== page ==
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The Northern Gateway and Keystone pipelines keep getting hammered, the result of what seems like universal adoption of a new free-market killing concept known as a “social licence to operate.” The idea is an outgrowth of the anti-corporate governance crusades and NGO activism of the last few decades. First came stakeholderism, then corporate social responsibility(CSR). At least with CSR corporations were seen to be in charge of their own affairs, taking it upon themselves to curb their carbon emissions and diversify their workforces, or whatever, as they saw fit.
Under social licence mandates, corporations must now negotiate directly with the people, in line with the old Communist maxim: “Everything belongs to the people.” The corporate sector fell for the idea, and now it is lost under what has become something of social licence to kill growth and jobs.
In a non-binding plebesite earlier this month, residents of Kitimat, B.C., appeared to reject Enbridge’s Northern Gateway gas pipeline and tanker port project. The 60-40 verdict was taken as a defeat for Enbridge, a sign that -–as the Vancouver Sun editorialized—the company “simply does not have the social licence necessary to proceed.”
A few days later, U.S. President Barack Obama again postponed a decision on the Keystone XL pipeline, a blow to TransCanada and evidence that the company had failed to secure a “social licence” for the project that would give Washington the social authority to approve the project.
It’s not new, but over the last couple of years the idea that corporations need to obtain a “social licence to operate” has rocketed to the top of ideological hit parade. Some see it as a part of a major reform of capitalism, taking economic decision-making away from corporations and private initiative and imposing greater social control. Harvard’s Michael Porter, consultant to the corporate elites, sees an opportunity to “reinvent capitalism” by bringing “business and society back together.”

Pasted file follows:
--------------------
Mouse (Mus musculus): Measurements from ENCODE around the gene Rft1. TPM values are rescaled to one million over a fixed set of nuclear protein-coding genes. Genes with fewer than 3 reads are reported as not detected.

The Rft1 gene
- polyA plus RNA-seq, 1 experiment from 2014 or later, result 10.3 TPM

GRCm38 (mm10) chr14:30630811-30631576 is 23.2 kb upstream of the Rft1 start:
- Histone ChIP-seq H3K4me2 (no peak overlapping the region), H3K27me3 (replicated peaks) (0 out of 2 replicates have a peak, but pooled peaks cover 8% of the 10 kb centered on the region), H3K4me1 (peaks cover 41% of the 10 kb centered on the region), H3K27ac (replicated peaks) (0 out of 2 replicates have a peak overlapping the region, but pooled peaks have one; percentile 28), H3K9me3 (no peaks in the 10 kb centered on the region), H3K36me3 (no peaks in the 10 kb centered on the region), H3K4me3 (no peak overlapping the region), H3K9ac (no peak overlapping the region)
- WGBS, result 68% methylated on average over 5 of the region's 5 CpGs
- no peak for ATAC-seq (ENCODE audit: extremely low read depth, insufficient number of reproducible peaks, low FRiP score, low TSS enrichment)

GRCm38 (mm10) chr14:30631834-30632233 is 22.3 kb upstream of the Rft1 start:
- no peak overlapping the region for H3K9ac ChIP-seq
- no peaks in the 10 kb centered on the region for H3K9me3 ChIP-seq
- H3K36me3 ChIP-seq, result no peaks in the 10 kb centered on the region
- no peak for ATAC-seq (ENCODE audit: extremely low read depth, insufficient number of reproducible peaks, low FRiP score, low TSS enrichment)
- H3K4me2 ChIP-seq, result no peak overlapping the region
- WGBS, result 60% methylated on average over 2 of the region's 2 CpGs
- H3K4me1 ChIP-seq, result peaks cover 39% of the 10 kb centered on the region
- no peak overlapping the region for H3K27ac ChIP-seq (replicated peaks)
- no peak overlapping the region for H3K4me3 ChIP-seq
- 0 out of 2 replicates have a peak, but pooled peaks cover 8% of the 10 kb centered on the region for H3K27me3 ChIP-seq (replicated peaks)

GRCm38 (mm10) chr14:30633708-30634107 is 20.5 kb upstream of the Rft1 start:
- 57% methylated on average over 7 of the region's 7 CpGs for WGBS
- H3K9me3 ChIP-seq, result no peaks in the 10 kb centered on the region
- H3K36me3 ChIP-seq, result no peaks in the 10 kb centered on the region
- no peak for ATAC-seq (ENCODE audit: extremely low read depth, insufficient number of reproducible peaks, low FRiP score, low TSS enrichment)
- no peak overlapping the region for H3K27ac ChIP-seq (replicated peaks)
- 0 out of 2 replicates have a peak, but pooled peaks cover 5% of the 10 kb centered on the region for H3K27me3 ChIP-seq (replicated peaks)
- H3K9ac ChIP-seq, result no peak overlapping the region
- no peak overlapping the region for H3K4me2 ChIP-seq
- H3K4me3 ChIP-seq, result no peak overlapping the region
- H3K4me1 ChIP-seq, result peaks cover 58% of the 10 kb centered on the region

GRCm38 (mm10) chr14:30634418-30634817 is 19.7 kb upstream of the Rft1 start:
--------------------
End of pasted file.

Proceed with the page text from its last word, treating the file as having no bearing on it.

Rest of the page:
Apparently it’s not enough that business operates in a free-market economy governed by property rights, regulation, the rule of law and the market. Now business needs something more, some kind of project-by-project public consent to build plants, open mines, ship oil, or operate drive-through do-nut shops. More broadly, corporations need to secure social licences for their brands, from Coke to Exxon, or face constant war with NGOs and an endless parade of people with social, political and ideological grievances.
Exactly what these social licences entail remains mostly a mystery. Even its proponents refuse to, or simply cannot, define the concept. One of the chief proponents of the social licence movement, industry consultant Ian Thomson, waffled endlessly last week when he was asked repeatedly on CBC Radio’s The 180 with Jim Brown to explain what a social licence meant. “It is defined by the people, and we talk about community but a community is not necessarily a homogenous being. We look for a consensus position and what is driving that…So a social licence is based on people’s perceptions, it’s impermanent, it’s unwritten, it’s subject to change.”
For the rest of this article, click here: http://business.financialpost.com/2014/04/22/terence-corcoran-from-northern-gateway-to-keystone-the-undefinable-social-licence-movement-is-in-control-of-jobs-and-growth/